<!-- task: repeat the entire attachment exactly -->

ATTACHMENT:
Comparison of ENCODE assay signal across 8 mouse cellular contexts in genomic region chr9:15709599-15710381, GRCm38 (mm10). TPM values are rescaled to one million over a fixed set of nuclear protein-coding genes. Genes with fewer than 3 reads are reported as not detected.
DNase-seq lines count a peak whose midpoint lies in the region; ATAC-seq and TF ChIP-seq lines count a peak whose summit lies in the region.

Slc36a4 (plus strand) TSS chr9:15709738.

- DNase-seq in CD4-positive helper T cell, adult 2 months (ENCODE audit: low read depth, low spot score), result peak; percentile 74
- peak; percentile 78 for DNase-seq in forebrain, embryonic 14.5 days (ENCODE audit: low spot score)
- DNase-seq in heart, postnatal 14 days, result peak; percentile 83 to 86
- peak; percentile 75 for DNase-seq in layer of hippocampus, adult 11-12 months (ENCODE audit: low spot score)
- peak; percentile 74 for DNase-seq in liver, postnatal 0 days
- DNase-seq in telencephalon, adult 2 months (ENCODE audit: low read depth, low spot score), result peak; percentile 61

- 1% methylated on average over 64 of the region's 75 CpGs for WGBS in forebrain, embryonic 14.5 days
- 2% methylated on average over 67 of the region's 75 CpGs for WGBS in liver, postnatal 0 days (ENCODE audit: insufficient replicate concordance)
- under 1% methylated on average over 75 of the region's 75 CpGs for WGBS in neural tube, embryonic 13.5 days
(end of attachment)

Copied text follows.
Comparison of ENCODE assay signal across 8 mouse cellular contexts in genomic region chr9:15709599-15710381, GRCm38 (mm10). TPM values are rescaled to one million over a fixed set of nuclear protein-coding genes. Genes with fewer than 3 reads are reported as not detected.
DNase-seq lines count a peak whose midpoint lies in the region; ATAC-seq and TF ChIP-seq lines count a peak whose summit lies in the region.

Slc36a4 (plus strand) TSS chr9:15709738.

- DNase-seq in CD4-positive helper T cell, adult 2 months (ENCODE audit: low read depth, low spot score), result peak; percentile 74
- peak; percentile 78 for DNase-seq in forebrain, embryonic 14.5 days (ENCODE audit: low spot score)
- DNase-seq in heart, postnatal 14 days, result peak; percentile 83 to 86
- peak; percentile 75 for DNase-seq in layer of hippocampus, adult 11-12 months (ENCODE audit: low spot score)
- peak; percentile 74 for DNase-seq in liver, postnatal 0 days
- DNase-seq in telencephalon, adult 2 months (ENCODE audit: low read depth, low spot score), result peak; percentile 61

- 1% methylated on average over 64 of the region's 75 CpGs for WGBS in forebrain, embryonic 14.5 days
- 2% methylated on average over 67 of the region's 75 CpGs for WGBS in liver, postnatal 0 days (ENCODE audit: insufficient replicate concordance)
- under 1% methylated on average over 75 of the region's 75 CpGs for WGBS in neural tube, embryonic 13.5 days